I started my lawn and pest prevention company nearly seven years ago only after traveling the country connecting and visiting with other lawn care company owners. I wanted to learn how to build an effective business model supported by a great sales team.

Discussions with successful owners convinced me that to build a successful sales department, I needed to set realistic sales goals that are driven by and tracked with key performance indicators (KPIs). Establishing these indicators would allow my entire team to understand our sales expectations weekly, monthly and annually.

I am happy to report using KPIs is working for us, and this strategy can work for you, too.

What are KPIs?

I liken KPIs to the instrumentation in the cockpit of an airplane. Although a pilot can technically fly a plane without gauges, it is obviously not recommended. The same holds true for a sales department and your sales manager. The sales manager needs “gauges” (KPIs) to maintain control of the volume and quality of what is being sold. This knowledge is crucial to the long-term success of any business.

As a company grows and gets larger, you will need written standards rather than relying on “gut instinct.” Yes, you can start a business and run it to a relatively small size without written standards, but as your business grows you will definitely need written KPIs pegged to benchmarks. This is especially true when it comes to sales. Maintaining KPIs will allow your sales organization to grow and scale in size.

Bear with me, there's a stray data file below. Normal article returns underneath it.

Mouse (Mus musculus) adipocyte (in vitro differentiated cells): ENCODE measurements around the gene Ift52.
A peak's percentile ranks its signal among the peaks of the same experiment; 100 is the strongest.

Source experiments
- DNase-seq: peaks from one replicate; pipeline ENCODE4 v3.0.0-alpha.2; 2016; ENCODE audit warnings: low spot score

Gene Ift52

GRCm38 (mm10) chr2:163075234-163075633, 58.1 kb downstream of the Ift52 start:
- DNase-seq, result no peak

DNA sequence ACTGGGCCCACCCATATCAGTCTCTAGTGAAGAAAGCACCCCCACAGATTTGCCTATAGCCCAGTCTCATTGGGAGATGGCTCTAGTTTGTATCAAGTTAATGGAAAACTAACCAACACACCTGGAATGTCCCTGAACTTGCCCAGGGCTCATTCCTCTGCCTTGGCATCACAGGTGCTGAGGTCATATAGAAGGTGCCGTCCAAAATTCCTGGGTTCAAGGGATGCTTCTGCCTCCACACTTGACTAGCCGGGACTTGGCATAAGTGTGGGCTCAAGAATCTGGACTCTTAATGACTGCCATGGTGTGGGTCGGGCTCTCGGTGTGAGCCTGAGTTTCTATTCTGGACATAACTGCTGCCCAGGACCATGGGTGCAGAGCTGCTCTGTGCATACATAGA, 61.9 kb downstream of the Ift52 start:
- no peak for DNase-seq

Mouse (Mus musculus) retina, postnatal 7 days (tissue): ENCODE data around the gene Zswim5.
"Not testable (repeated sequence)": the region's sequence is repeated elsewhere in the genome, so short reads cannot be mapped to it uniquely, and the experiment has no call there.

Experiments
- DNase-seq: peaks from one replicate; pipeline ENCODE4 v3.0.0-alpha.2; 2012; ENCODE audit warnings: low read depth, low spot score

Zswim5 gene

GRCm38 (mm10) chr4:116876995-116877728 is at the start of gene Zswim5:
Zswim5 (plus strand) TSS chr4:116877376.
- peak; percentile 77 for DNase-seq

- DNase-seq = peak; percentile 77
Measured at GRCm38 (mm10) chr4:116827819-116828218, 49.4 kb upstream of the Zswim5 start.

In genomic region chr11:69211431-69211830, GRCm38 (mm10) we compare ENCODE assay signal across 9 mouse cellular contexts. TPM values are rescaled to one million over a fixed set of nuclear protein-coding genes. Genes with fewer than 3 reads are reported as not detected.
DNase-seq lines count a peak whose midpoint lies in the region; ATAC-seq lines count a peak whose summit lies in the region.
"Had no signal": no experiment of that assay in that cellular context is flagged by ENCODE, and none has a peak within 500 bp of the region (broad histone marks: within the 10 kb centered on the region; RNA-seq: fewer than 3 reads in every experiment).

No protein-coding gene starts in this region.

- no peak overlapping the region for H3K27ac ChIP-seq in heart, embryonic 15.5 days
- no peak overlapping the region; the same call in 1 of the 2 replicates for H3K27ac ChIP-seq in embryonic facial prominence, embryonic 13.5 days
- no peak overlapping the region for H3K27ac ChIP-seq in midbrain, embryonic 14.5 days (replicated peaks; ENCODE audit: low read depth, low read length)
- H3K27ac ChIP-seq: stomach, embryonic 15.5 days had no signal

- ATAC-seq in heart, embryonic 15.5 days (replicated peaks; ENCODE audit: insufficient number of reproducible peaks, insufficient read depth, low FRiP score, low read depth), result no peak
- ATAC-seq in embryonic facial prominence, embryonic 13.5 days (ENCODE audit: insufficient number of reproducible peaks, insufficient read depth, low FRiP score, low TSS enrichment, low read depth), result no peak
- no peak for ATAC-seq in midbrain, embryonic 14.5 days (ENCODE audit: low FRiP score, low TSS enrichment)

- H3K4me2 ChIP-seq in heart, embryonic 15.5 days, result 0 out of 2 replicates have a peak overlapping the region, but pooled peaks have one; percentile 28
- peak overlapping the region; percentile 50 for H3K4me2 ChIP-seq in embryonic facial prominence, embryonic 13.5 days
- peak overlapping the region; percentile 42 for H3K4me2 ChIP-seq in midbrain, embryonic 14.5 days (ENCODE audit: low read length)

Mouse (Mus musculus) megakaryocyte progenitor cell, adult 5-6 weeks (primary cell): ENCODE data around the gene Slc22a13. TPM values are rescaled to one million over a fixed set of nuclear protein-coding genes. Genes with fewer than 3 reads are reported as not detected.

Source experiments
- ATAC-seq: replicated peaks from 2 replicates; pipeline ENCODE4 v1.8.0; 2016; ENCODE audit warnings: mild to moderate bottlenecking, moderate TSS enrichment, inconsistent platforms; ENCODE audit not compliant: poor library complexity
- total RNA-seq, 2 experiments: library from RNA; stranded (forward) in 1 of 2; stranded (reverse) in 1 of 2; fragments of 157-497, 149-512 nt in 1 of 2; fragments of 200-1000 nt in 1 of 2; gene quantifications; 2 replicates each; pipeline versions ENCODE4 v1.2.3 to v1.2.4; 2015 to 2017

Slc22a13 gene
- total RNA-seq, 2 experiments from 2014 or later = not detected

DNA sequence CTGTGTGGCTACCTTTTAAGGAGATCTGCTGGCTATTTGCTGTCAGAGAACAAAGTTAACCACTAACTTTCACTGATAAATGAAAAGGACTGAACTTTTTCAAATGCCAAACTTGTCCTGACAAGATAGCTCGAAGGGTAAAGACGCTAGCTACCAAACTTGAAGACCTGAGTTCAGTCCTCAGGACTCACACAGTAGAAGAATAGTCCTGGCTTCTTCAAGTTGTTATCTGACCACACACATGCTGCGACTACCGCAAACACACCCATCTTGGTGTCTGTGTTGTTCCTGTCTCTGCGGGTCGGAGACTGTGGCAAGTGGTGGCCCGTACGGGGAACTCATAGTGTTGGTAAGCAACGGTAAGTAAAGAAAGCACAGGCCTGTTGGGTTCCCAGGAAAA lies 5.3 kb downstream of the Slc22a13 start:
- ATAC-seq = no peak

Consider the simple chart (right) with a list of recommended KPIs and standards for your residential lawn care sales department. Customize it to fit the needs of your sales department depending on the types of services you sell. I also highly recommend posting the name of your sales people and their KPIs (actual versus goal) on a board or computer monitor within the sales department so information is transparent and everyone has access to it.

The more detailed you make your sales KPIs, the easier it is to manage and scale your sales.

KPIs enable clear data

KPIs allow you to better train and coach sales representatives because they clearly show where sales people are succeeding and failing.

For example, if one of your sales representatives is not achieving their goals for the week, you can dig deeper and identify the root cause. Perhaps a sales person is not making enough outbound calls or generating enough sales leads. When you have data to validate this you avoid managing based on emotion rather than on facts.

Alternately, if a sales person is hitting or exceeding their goals, the KPIs provide you an opportunity to reward this behavior and share with the rest of your team why this individual is successful.

One of the most discouraging (and dangerous) challenges faced by almost all rapidly growing companies is unprofitable growth. Things can get out of hand and start falling through the cracks of companies that are growing without clearly defined sales KPIs that track all new incoming sales and monitor the value of these sales per customer.

The key to building a stable and sustainable company is to grow profitably. Implementing and adhering to KPIs help you achieve this because they alert you to not only sales volume, but also sales quality.

And, yes, sales quality is very important. After all, anyone can sell large volumes of units when they are heavily discounting or undercutting their pricing. This hurts not only the company but also degrades the value of the entire industry. Undercutting without proper strategy can cause a ripple effect that could eventually trickle into every area of your business. Increasing your sales solely for growth and not controlling your prices and expenses is a recipe for big problems.

Finally, realize that you will almost certainly need to revise and customize your KPIs as your company grows and you add services.